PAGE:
Posted 04 September 2008 - 05:32 PM
Posted 04 September 2008 - 05:46 PM
"I will try again tommorrow" (Mary Anne Radmacher)
celiac 49 years - Misdiagnosed for 45
Blood tested and repeatedly negative
Diagnosed by Allergist with elimination diet and diagnosis confirmed by GI in 2002
Misdiagnoses for 15 years were IBS-D, ataxia, migraines, anxiety, depression, fibromyalgia, parathesias, arthritis, livedo reticularis, hairloss, premature menopause, osteoporosis, kidney damage, diverticulosis, prediabetes and ulcers, dermatitis herpeformis
All bold resoved or went into remission with proper diagnosis of Celiac November 2002
Some residual nerve damage remains as of 2006- this has continued to resolve after eliminating soy in 2007
Mother died of celiac related cancer at 56
Twin brother died as a result of autoimmune liver destruction at age 15
Children 2 with Ulcers, GERD, Depression, , 1 with DH, 1 with severe growth stunting (male adult 5 feet)both finally diagnosed Celiac through blood testing and 1 with endo 6 months after Mom
Positive to Soy and Casien also Aug 2007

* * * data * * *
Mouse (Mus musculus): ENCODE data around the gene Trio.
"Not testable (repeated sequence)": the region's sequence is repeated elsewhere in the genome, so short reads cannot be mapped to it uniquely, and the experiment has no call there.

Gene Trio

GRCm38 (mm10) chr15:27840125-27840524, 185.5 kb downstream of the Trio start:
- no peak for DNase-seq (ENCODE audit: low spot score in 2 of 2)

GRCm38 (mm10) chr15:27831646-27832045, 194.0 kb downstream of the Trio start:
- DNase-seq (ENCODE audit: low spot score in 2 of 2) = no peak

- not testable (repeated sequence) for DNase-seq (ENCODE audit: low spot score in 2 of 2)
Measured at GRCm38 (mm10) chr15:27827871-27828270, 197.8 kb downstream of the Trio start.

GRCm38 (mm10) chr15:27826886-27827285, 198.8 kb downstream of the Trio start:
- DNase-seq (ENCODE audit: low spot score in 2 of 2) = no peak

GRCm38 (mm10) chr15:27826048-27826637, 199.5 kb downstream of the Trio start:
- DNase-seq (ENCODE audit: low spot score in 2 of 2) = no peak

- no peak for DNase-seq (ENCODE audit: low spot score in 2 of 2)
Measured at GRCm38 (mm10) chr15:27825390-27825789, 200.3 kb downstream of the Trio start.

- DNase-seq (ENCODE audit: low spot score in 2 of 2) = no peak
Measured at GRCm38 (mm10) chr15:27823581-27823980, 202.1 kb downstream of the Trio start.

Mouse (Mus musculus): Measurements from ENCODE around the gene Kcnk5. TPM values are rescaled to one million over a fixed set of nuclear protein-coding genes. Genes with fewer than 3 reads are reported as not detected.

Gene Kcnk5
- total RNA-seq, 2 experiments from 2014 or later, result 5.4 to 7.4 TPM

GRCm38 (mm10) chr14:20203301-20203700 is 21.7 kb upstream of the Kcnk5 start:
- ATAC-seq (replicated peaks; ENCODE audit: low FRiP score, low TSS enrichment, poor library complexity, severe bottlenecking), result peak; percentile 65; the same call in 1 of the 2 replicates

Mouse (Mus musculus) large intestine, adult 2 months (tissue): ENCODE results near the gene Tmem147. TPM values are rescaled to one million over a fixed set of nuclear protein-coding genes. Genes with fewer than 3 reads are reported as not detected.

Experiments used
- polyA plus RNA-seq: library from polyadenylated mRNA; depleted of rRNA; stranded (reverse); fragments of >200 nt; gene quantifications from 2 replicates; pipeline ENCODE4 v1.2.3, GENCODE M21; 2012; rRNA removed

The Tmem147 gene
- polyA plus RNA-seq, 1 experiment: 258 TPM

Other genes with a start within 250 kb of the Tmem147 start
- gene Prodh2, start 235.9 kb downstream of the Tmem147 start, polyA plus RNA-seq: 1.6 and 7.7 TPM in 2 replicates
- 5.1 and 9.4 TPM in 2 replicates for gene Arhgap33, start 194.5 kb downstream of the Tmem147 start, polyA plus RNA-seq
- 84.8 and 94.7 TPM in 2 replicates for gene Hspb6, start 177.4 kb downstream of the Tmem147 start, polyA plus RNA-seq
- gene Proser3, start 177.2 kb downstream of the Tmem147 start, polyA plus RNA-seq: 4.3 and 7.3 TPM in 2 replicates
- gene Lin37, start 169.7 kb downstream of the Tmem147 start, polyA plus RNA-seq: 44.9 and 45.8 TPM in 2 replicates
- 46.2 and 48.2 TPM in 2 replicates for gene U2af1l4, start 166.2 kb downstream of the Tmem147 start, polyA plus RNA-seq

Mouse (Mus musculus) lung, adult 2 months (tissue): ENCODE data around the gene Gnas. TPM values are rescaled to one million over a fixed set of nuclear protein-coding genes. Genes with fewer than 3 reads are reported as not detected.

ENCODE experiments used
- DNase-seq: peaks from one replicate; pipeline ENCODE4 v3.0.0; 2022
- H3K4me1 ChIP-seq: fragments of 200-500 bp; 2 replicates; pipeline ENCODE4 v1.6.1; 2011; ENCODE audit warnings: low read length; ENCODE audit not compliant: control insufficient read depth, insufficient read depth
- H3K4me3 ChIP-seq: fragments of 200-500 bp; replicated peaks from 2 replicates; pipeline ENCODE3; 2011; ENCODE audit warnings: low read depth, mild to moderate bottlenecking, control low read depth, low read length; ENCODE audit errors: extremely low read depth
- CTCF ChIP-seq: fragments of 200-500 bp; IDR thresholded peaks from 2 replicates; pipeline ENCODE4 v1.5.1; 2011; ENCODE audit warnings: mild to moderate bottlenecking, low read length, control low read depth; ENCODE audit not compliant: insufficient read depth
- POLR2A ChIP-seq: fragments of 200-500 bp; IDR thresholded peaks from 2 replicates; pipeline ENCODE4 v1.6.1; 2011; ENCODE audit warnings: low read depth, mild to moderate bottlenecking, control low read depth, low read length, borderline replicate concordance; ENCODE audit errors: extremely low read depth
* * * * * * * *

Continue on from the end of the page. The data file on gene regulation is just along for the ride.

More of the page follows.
Gluten Sensitivity Gene Test Aug 2007
HLA-DQB1 Molecular analysis, Allele 1 0303
HLA-DQB1 Molecular analysis, Allele 2 0303
Serologic equivalent: HLA-DQ 3,3 (Subtype 9,9)
Posted 04 September 2008 - 05:57 PM
Elmer's (the glue company) has a lot of gluten-free products, but their finger paints are definitely not gluten-free. I recently contacted them, so I can tell you for sure, their finger paints are not gluten-free. I believe these finger paints are sold under a brand name called, "Ross", but they're actually manufactured by Elmer's.
Does anyone know if finger paints are safe. And if not are there any that are?
On the flip side, because of my daughter's gluten-free status, my day care used to do something neat for finger paints. They mixed gluten-free acrylic paint with gluten-free foam shaving cream, to create a foamy finger paint. I can't remember which acrylic paint they were using, but it might have been Crayola. You can probably find out more on the Crayola web site. They were using Colgate shaving cream, which I believe is still gluten-free (but it wouldn't hurt to look into that too).
As with Play Dough, finger paints get under the fingernails, so even though the medical community tells us it's fine to have gluten touch the skin, with little kids, keeping fingers gluten-free is so important!
Posted 05 September 2008 - 03:21 AM
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